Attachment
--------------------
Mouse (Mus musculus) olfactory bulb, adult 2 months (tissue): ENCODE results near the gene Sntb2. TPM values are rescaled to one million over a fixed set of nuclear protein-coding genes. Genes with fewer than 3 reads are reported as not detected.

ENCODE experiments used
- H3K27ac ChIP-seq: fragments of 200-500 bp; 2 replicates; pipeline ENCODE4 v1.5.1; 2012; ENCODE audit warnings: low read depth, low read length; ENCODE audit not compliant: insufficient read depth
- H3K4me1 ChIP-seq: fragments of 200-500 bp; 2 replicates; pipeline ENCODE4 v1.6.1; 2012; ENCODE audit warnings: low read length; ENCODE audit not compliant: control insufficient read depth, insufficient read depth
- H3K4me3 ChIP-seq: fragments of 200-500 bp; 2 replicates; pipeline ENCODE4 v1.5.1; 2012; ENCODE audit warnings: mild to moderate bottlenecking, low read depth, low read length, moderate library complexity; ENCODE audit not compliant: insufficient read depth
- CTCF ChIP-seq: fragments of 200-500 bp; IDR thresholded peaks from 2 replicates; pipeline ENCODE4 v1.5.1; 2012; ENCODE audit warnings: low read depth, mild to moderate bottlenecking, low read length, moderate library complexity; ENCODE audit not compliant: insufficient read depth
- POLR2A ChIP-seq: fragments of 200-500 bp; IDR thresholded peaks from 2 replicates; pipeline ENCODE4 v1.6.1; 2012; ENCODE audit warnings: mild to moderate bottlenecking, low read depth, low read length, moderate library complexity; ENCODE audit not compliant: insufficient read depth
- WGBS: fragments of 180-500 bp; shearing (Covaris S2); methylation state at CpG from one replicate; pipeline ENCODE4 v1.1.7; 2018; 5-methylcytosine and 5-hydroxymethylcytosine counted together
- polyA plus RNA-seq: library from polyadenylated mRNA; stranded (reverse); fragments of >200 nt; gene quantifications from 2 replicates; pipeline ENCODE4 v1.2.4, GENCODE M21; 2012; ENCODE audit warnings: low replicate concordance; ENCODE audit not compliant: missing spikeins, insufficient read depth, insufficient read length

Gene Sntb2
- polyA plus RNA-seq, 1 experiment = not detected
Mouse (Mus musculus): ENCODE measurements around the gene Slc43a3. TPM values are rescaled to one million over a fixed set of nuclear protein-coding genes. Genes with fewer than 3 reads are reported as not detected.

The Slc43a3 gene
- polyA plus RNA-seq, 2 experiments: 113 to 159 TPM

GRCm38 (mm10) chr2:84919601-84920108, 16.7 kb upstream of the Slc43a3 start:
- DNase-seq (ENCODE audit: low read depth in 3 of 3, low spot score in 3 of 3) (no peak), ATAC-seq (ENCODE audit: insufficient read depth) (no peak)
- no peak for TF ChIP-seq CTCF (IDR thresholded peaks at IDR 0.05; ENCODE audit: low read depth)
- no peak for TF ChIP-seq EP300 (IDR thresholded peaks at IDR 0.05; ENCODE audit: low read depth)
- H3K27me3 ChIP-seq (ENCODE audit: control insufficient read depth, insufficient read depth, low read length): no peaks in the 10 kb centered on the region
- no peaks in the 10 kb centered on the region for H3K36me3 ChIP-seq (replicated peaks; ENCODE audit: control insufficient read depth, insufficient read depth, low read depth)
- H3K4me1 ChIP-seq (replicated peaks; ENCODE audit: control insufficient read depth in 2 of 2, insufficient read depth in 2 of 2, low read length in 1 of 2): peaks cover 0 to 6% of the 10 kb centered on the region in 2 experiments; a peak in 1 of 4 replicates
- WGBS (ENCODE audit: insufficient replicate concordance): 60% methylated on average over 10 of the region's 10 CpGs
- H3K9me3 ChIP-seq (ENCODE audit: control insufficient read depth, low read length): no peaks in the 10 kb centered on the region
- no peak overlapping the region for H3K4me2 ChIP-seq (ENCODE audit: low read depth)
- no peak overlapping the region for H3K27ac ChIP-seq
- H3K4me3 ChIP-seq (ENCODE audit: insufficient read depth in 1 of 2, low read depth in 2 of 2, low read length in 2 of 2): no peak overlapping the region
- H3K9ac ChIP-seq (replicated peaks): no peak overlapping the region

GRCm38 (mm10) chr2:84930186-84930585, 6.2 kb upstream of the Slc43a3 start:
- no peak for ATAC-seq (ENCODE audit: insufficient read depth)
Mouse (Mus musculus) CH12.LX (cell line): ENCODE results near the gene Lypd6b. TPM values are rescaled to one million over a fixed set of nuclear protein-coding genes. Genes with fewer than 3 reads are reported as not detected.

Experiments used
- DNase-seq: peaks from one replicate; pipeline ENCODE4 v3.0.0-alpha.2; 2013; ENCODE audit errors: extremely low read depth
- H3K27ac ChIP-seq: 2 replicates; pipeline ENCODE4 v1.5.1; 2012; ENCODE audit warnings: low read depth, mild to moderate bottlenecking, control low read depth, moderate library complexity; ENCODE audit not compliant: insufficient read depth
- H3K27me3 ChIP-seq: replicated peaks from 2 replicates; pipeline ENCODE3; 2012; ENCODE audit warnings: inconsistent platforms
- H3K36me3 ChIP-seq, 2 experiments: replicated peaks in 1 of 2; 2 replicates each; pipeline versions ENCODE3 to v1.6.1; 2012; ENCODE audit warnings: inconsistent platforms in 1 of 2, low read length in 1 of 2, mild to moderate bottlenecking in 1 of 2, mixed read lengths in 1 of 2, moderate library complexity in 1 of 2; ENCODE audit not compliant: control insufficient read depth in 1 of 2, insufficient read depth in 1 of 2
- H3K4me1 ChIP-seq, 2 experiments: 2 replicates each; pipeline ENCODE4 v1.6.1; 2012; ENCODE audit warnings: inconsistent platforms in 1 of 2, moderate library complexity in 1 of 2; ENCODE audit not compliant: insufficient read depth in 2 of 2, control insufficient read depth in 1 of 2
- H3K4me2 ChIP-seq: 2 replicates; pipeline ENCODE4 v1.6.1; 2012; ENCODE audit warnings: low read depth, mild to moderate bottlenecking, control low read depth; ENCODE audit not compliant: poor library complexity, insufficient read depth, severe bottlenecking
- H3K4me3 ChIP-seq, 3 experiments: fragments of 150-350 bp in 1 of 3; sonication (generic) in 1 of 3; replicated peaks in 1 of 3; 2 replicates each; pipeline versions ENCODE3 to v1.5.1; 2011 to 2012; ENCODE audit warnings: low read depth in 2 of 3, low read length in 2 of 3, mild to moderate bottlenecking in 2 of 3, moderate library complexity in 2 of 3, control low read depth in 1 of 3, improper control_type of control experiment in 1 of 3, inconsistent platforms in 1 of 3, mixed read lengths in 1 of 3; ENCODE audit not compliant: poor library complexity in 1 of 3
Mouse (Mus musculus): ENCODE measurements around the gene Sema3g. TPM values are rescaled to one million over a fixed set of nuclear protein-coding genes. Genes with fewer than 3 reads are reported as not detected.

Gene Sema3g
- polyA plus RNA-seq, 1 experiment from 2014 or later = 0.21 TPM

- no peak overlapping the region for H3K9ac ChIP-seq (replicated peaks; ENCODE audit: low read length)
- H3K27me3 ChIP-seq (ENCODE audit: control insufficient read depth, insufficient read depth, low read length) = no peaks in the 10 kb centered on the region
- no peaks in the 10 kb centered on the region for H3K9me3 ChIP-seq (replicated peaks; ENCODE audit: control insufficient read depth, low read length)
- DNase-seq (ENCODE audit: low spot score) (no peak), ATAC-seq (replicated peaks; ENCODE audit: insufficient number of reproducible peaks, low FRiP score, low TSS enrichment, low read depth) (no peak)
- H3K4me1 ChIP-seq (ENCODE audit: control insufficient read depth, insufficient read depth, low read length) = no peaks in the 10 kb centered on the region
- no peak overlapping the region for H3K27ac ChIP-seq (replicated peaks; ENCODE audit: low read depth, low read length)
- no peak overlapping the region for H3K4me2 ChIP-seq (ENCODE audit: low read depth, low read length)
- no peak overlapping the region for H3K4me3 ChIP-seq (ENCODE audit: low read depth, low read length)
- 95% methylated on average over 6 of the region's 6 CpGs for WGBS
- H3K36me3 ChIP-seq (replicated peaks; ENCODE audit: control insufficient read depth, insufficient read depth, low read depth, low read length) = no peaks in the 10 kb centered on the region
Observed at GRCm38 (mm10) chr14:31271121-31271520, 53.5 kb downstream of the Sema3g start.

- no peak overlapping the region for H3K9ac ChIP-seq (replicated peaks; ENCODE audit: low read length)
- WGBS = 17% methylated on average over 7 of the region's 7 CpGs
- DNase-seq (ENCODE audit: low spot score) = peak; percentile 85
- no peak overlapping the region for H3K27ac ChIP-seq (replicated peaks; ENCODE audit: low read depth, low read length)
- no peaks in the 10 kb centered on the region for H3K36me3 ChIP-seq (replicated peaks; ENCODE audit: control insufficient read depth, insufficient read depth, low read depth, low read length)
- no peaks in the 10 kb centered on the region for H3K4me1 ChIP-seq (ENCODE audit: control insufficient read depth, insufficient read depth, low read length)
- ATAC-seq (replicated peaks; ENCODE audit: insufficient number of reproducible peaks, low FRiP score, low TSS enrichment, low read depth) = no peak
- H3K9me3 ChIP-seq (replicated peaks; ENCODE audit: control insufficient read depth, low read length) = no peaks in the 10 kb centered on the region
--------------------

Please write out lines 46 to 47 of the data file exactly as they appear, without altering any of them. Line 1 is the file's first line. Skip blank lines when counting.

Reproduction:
- H3K4me1 ChIP-seq (ENCODE audit: control insufficient read depth, insufficient read depth, low read length) = no peaks in the 10 kb centered on the region
- no peak overlapping the region for H3K27ac ChIP-seq (replicated peaks; ENCODE audit: low read depth, low read length)